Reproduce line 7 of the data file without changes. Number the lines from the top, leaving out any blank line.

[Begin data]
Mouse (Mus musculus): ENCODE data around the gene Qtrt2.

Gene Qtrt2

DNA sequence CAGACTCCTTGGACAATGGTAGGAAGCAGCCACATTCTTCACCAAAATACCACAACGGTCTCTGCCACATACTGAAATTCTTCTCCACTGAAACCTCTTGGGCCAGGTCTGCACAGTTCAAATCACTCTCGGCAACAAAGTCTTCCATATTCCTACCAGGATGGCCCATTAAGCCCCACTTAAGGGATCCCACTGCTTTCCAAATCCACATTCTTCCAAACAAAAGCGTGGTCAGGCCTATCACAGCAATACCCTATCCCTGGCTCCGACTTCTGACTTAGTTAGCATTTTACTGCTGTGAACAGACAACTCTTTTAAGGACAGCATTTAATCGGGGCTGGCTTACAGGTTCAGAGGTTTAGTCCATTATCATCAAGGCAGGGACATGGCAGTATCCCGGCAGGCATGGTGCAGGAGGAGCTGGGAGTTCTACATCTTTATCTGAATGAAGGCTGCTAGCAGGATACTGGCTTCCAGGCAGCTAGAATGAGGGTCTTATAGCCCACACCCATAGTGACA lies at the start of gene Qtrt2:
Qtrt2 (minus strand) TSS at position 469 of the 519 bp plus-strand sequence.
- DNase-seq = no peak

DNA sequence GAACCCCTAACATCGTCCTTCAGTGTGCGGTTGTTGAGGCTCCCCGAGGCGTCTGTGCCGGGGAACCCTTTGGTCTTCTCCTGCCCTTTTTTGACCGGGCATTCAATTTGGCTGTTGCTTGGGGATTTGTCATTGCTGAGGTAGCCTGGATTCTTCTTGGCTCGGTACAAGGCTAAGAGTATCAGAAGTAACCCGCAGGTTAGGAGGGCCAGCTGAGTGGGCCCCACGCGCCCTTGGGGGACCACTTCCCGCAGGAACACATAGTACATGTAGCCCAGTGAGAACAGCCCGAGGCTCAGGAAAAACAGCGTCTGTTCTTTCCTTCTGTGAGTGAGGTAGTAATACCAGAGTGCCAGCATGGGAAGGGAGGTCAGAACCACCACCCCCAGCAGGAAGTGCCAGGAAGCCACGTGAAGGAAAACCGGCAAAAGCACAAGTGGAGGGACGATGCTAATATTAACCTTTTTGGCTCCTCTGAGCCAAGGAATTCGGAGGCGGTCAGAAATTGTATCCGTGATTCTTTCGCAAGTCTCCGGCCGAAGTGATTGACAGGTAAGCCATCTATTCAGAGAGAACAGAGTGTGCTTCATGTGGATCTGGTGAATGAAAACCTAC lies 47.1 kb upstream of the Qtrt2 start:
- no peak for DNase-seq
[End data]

- no peak for DNase-seq